Current status and trends. The population in Ankeng did not initially show signs of quick spread because they were usually confined to riparian habitat along streams. During this period, some students, herpers, and pet keepers teamed up to remove this species from the wild. From 2013 to 2017, the government of New Taipei city further held projects to attempt to intensively remove this species. According to these surveys, more than 680 individuals were captured in Ankeng (Ciou 2015), with those removed by other citizens not included in this number. Removal of the Linkou population was conducted in 2016 and 2017, where approximately 200 individuals were removed. Research conducted at the time found that the population size could be effectively controlled with this intensity of removal, but would require consistent support from the government. Because of the species depends on streams, it might be possible to eradicate this species if the removal projects can be consistently sustained. We suggest that continuous support for these removal actions is a high priority with good chance of success, before the population spreads further and becomes impossible to remove. Actions to prevent further deliberate release or transportation of this species to other drainages should also be enacted.

Chamaeleo calyptratus (Duméril & Bibron, 1851)

Natural distribution. This large-sized Chamaeleon (Chamaeleonidae; Fig. 6) inhabits the tropical forests of south and southwestern Yamen, as well as southwestern Saudi Arabia (Tilbury 2010). This species has been introduced to Florida and Hawaii, USA (Krysko et al. 2004, Kraus and Fern 2004). In its native range, it faces a threat from collectors as it is a popular pet in wildlife trades. Although it is listed as “Least Concern” by the IUCN (LC; IUCN 2012), it is listed under CITES Appendix II as its trade should be closely controlled.

Colonization history. This species was first found on Cijin Island, ca. 200 meters offshore of Kaohsiung (point 1 in Fig. 6A), spotted along a beach by members of the public in 2011 and 2012 who uploaded photos of the animals on internet forums. At the time, these were considered as accidental escapes of pets, but another individual was captured during a fauna survey in Cijin in 2013 and further individuals have been found in the area since, including adults and adolescents (Fig. 6B, C).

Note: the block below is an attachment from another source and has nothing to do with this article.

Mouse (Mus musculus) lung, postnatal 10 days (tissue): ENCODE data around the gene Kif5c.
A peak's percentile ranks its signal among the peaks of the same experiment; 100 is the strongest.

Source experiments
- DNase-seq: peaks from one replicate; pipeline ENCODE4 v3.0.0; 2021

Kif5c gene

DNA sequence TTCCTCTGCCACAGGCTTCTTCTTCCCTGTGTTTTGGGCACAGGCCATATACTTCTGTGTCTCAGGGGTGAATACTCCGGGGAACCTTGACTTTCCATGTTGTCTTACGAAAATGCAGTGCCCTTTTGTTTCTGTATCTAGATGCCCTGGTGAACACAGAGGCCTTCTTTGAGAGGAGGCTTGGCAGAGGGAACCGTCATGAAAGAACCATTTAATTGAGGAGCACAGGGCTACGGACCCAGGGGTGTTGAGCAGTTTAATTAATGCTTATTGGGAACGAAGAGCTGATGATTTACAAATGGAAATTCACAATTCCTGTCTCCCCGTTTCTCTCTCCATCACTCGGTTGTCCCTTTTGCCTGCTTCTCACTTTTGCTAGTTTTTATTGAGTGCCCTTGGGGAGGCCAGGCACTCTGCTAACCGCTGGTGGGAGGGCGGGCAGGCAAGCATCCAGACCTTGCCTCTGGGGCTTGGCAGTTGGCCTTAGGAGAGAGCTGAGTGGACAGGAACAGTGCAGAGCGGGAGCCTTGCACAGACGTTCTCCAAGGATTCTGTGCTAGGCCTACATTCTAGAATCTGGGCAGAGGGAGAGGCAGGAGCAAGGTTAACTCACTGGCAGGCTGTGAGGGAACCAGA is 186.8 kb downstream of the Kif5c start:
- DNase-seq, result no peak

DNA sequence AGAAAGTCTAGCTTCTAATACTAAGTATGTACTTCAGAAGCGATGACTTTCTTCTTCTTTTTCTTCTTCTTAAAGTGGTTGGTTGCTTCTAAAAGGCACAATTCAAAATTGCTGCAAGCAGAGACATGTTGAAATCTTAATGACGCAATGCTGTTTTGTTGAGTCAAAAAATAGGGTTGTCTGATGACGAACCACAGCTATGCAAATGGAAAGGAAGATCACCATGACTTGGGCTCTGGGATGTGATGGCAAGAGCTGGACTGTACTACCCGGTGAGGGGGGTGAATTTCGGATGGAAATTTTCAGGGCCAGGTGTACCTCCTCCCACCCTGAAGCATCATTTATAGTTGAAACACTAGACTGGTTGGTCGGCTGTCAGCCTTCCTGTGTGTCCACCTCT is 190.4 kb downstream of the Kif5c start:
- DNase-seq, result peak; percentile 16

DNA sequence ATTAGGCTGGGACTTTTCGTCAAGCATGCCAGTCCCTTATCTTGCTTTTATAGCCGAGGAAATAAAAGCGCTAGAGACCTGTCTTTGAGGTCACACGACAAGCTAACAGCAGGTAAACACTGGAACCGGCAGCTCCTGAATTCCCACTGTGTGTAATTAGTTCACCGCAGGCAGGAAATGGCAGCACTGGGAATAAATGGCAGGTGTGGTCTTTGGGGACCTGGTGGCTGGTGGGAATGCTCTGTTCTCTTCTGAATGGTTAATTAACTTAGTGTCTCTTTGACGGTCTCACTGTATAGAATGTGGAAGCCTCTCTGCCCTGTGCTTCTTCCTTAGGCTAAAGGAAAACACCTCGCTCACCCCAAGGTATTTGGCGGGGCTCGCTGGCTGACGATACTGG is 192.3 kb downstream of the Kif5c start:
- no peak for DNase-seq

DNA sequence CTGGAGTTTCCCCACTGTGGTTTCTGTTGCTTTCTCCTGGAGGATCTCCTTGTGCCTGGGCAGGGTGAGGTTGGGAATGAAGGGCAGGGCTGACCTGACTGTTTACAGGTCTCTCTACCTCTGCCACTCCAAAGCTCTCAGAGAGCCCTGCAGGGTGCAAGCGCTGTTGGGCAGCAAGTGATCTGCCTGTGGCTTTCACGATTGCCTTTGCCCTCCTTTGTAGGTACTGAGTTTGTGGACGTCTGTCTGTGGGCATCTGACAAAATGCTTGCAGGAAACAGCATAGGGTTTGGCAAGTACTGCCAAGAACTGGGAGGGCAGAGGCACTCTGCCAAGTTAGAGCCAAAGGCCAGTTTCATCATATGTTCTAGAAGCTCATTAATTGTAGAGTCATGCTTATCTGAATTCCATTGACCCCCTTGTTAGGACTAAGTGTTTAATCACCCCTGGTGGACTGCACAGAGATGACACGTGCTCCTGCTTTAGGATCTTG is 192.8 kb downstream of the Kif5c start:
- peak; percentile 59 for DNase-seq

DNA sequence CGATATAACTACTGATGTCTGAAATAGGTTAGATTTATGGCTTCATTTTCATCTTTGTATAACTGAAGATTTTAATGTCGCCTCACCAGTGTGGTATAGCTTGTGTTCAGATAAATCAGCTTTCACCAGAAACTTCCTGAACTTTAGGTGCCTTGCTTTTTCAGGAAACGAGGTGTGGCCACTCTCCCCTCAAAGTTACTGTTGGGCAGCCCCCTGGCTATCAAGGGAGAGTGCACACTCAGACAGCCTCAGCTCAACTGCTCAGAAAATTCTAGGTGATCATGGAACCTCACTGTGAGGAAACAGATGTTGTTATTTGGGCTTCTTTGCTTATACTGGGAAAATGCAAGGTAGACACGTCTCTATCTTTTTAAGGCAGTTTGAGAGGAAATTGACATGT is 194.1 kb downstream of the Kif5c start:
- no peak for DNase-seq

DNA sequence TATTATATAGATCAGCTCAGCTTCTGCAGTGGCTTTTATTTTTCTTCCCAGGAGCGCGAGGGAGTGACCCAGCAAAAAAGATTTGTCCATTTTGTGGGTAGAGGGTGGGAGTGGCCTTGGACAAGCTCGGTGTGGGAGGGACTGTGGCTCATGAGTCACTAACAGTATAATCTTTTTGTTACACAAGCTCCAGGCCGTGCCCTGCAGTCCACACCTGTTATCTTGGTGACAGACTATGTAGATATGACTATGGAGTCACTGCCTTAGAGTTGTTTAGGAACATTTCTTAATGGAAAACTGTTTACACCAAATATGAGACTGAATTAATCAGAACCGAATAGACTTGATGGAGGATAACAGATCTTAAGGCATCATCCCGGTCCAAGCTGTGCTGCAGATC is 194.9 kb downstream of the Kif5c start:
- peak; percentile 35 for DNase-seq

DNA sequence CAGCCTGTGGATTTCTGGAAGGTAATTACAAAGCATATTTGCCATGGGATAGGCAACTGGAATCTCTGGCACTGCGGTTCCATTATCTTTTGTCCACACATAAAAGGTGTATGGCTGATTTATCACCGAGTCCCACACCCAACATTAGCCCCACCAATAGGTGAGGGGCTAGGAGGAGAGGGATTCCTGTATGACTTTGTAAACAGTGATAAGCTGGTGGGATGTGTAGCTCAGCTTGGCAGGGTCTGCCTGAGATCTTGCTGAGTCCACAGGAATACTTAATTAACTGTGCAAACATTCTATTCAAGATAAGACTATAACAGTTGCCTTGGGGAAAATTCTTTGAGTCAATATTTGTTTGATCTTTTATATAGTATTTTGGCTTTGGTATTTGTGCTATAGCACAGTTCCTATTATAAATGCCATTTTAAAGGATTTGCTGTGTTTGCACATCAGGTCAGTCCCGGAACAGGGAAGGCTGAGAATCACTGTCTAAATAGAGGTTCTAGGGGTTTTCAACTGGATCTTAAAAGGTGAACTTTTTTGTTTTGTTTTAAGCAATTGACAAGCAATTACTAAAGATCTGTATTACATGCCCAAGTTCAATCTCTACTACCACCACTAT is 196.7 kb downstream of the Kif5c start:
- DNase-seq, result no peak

Figure 6. 

A The exotic population of Chamaeleo calyptratus was established by intentional release in Cijin (1), Kaohsiung City B a female exhibiting its mature coloration in their invasive site C neonates provide evidence of successful breeding in the wild. Photographed by Chung-Wei You.

Since the core zone of the chameleon population is located at the tip corner of an isolated peninsular, this invasive population was thought to be established by intentional release. As a popular and valuable animal in pet trades, captive breeding of this species is nevertheless difficult and costly. It was thus deduced that local pet traders released individuals deliberately so that they could “harvest” the young regularly and easily from the wild.

Threats to native species and ecosystems. Chamaeleo calyptratus feeds mainly on insects, although large adults can prey upon small mammals and fledgling birds (Krysko et al. 2004). The invasive population of C. calyptratus is now restricted to Cijin Island, where invasive species of cockroaches are the most abundant prey item. Although there is no evidence of further spread, they might compete with native tree lizards (Diploderma spp.) for food and habitat if the species is to establish and spread in the future.

Current status and trends. This species is currently restricted to a hill located on the northwestern corner of Cijin. Although eggs have never been found in the wild, hatchlings and juveniles have been found to constitute a large proportion of the population. Many gravid females have been captured with fertile eggs. Thus it is considered that this species has established a breeding population on the island.